So now that the blog has grown, along with me, I find myself single, dating, and wondering what new potential mates might think should they read it. I can’t control what they read and what they Google, especially when they Google 'Cougel.' I mean, should a guy that is interested in me be my Facebook friend, where he can easily link to my blog? Probably not, right? That’s a whole other question. Friends have advised me, “Don’t tell a guy you go on one date or three with about your blog, because then they will know everything about you, more than you know about them. And there will be less for them to ask you and discover over time.” (Although you could say that the guy should be pleased that he doesn’t have to guess what I’m thinking). This makes sense, and I don’t disagree with it. But what am I supposed to do, when being a writer has become so much a part of who I am? Should I hide the fact that I blog altogether, when it gives me so much joy? Should I hide the fact that I wrote a novel? Because when people ask me what its about, if I answer honestly, it immediately reveals that I was once married, for how long, and that it didn’t go so well. (For those of you rolling your eyes right now, saying: “Stop over-thinking!,” my response would be, “That would be like trying to tell a straight dude to like guys.”)

I think for some women, doing the above is easy. But I’m not sure I’m built that way. It poses a conflict for me. I have an awful poker face, and am by nature an open “over-sharer.” I can try, but it doesn’t feel right.

I talked to a fellow blogger today. His blog is extremely popular and he is not anonymous. He is married with children and writes about being a dad. I told him how people who find my blog via Twitter etc. don’t know my real name, and I love writing to that audience, because I’m free. And because they don’t know me, they respond positively. He said it shouldn’t matter, to reference my real name. “It’s time for Clark Kent to become Superman,” he said.  I laughed (I don’t totally get the analogy), but when I said, “But it might affect my dating life. I’m single. What if I want to write about a date I had, because it’s funny or worth sharing? Am I risking sabotaging my dating life for my professional one, my passion?” He didn’t laugh in response. “Dude. That blows,” he said. “And not in a good way.”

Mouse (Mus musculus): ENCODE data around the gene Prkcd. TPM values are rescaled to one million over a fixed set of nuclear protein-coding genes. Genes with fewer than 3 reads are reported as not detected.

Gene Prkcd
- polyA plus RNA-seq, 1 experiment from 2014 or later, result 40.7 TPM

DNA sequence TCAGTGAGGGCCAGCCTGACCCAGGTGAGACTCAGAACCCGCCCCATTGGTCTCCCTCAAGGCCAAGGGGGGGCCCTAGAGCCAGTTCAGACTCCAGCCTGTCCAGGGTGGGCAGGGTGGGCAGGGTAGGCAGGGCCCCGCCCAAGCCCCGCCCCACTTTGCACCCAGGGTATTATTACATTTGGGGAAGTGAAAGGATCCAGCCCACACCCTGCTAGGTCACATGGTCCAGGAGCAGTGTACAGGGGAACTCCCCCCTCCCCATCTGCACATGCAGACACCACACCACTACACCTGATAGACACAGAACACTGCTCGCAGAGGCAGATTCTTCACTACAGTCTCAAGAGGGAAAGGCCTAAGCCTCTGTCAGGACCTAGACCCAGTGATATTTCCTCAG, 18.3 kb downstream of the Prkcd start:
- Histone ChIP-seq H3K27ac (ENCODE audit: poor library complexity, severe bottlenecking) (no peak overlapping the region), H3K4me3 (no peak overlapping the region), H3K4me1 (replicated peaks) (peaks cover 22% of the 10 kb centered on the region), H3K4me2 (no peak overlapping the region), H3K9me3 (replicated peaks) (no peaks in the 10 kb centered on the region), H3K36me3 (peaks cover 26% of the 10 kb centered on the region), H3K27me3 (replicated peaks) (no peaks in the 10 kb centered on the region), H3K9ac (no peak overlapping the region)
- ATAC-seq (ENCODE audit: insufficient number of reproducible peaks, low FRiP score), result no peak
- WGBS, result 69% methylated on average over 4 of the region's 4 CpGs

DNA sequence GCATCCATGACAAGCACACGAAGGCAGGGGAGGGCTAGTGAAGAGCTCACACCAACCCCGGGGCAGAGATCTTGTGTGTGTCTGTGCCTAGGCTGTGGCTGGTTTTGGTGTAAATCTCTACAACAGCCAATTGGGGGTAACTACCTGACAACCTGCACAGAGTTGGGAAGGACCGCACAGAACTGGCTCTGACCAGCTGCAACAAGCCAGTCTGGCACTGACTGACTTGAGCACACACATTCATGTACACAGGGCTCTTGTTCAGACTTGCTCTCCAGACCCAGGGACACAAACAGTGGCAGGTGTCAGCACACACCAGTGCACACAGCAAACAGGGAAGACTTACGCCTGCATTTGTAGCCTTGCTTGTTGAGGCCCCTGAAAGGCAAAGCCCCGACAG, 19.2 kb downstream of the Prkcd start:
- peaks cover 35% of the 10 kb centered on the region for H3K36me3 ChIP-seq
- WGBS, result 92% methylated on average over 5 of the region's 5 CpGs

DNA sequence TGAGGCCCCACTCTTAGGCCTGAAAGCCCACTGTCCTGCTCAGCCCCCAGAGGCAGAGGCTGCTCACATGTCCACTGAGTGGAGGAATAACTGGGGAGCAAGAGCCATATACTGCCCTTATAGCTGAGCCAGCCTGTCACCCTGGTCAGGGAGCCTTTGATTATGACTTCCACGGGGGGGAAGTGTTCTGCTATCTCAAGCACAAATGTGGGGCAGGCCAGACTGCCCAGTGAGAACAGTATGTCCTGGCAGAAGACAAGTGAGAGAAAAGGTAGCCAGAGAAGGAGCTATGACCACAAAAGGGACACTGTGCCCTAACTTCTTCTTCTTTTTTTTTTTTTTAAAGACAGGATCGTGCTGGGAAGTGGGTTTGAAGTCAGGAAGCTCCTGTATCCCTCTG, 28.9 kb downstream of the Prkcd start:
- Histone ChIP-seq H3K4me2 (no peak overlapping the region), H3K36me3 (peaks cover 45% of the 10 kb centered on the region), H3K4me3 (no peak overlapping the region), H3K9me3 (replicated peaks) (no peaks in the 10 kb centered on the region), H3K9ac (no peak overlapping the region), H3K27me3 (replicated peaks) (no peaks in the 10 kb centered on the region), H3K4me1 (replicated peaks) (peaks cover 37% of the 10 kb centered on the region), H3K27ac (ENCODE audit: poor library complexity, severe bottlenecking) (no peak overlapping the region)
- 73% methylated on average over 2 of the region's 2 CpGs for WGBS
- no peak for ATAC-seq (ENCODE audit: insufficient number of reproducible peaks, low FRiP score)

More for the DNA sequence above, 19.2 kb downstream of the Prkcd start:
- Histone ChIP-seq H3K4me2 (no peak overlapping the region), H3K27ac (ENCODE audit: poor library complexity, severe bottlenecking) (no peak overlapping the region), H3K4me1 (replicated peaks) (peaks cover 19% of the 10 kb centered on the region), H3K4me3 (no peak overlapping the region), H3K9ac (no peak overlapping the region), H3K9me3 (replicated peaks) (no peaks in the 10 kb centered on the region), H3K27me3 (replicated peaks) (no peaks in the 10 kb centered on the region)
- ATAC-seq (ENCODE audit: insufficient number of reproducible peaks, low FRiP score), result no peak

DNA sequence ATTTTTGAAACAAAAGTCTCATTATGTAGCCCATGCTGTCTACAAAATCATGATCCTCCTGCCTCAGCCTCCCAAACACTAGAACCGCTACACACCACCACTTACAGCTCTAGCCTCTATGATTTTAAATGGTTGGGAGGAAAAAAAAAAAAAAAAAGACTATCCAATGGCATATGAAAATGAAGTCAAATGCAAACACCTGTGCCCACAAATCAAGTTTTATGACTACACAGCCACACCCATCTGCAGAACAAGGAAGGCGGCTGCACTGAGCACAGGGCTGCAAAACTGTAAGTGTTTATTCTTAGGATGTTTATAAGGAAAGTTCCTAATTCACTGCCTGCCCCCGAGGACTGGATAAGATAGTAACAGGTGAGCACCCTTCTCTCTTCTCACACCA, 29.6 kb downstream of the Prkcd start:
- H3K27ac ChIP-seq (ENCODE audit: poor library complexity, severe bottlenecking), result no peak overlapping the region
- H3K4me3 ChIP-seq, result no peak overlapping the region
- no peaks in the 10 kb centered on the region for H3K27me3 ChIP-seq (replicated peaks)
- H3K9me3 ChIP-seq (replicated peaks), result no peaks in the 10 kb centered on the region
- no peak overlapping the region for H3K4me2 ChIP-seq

I’d love to hear your input on this one - especially if you’re a writer too. I know some “single NYC dating” bloggers who write under pseudonyms. There’s a reason for it. And what do memoirists do? Not the ones who are married, but the ones who are single and conscious of how they project themselves and what information they are divulging? Should they not give a shit?
















Monday, October 11, 2010

A Jewish mother's advice on dating.


What a day. It started out (as all Monday's do), sluggish, yicky, and overwhelmed by the plans I had lined up every night but this one.  And I had all sorts of heady and heavy blogs to write such as: what break ups are like (as if you don’t know), and the kinds of things we do to distract ourselves from heartache and loneliness. And from sending dumb ass texts to our exes like “I miss you,” or “Hi,” or “Twitter says you’re bored, can I help?”

But why bother when mom is back full force?

I had a date last night with a very nice man. A bear. He is about (gasp!) 19 years older than my ex-cub was. With a good job and a large...physique and lots of interesting things to say. He even had a few book suggestions for me to write down. It was positive. I came home and out of habit, I emailed my sisters and my mother a quick low down. This is to spare me from two things: 1) Having to rehash the same story three separate times, and 2) So that the next day I don’t have to talk about it again. Because as experience dictates, I really have no idea if I will ever hear from said dude again (for no particular reason except this is New York and guys are weird), and I don’t want to talk or think about it (because friends and mom get more worked up than I do) til there is a second or third date on the books.

So sisters write back the cute and expected: “Great! Sounds fun.” Two minutes pass. And then almost identical emails from both sisters come in: “Wait. He’s 46. Why isn't he married?” My response: “I know! When I asked him that very question, he asked for the check (he paid) and said, 'I'm bored-let's-walk empire is starting in a few minutes.'”

This was mom’s response (Note: the following program might contain explicit language. The kind you need a Jewish mother glossary for. Brackets not included):

My Cougel. I like the date! But...5 things a lady should know (that's assuming I am a lady...)
1. Be mysterious [hard to get...don't divulge all your info].
2. Be flirtatious. Look straight in his eyes in a sexy way.
3. Show you are a ballbusty * [keep neat, like to cook basic things, home maker] (*Note: Mom wrote "ballbusty," and at first I thought she meant "ball-buster" but now I realize she means "Ballabustah," a yiddish term for "Jewish girl who's a go-getter.")
4. A lady in your manners [from not using words like bull, what the f... eat with your mouth closed! Use YOUR KNIFE IN THE RIGHT HAND, don't make your little sandwiches using your fingers...]
5. Be your beautiful funny self. WATCH YOUR DRINKS. Real man hate women drinking. 
6. Don’t blog this.

Woops.